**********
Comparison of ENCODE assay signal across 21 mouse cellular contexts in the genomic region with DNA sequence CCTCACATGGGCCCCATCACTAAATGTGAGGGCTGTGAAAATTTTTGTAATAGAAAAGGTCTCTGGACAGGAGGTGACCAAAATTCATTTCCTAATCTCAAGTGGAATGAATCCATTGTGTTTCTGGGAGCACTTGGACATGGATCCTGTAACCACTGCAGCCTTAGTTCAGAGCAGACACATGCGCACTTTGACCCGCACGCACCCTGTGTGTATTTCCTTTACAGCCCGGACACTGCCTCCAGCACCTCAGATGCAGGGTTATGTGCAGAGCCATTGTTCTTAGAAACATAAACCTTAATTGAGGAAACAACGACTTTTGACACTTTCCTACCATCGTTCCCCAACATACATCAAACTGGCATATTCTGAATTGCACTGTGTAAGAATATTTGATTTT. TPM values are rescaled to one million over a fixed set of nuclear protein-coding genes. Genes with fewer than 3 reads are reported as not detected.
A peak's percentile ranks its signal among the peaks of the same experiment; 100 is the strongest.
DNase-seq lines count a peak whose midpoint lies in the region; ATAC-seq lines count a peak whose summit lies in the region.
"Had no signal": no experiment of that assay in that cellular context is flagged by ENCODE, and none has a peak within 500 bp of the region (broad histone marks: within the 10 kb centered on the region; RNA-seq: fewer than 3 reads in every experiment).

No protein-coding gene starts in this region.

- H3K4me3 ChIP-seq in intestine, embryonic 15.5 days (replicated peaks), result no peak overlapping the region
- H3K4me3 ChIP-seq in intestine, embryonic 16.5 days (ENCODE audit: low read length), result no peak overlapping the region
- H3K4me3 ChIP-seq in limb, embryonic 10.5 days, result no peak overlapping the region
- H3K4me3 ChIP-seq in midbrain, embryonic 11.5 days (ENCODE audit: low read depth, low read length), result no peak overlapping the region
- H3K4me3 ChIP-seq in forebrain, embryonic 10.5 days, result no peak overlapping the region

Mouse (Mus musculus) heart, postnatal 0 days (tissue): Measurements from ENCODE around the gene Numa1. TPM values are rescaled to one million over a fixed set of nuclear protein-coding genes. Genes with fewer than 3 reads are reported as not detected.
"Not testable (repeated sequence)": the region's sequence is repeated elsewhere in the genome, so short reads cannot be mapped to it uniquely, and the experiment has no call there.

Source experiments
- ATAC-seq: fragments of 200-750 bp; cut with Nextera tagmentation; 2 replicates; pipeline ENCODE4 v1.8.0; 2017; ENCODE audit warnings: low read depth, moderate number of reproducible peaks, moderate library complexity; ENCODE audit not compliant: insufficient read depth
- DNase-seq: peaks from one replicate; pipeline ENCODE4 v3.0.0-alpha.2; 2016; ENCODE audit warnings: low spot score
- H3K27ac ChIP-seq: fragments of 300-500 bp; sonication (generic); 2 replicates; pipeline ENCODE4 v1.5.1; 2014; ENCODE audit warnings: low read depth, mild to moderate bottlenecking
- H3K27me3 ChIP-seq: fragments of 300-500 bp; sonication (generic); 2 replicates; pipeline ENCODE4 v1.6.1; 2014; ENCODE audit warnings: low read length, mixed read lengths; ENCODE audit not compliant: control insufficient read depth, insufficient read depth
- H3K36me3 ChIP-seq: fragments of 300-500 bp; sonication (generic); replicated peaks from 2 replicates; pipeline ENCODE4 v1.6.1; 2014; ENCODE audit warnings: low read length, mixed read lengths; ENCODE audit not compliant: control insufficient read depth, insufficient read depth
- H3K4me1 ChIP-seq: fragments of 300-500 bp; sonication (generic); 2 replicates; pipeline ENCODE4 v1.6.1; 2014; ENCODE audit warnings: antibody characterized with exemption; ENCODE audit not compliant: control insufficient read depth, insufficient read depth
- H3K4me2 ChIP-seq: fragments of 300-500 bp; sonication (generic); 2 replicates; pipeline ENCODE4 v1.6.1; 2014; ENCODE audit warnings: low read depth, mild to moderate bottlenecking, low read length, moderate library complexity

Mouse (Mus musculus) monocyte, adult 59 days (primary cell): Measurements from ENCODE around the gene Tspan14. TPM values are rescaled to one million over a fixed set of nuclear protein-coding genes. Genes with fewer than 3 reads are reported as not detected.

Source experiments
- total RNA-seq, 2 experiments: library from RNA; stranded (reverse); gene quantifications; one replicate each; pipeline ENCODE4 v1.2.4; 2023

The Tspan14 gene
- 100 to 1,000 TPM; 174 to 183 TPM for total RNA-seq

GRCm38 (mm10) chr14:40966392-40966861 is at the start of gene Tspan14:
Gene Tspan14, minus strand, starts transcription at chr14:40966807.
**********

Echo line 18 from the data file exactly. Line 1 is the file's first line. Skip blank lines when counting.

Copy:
- H3K36me3 ChIP-seq: fragments of 300-500 bp; sonication (generic); replicated peaks from 2 replicates; pipeline ENCODE4 v1.6.1; 2014; ENCODE audit warnings: low read length, mixed read lengths; ENCODE audit not compliant: control insufficient read depth, insufficient read depth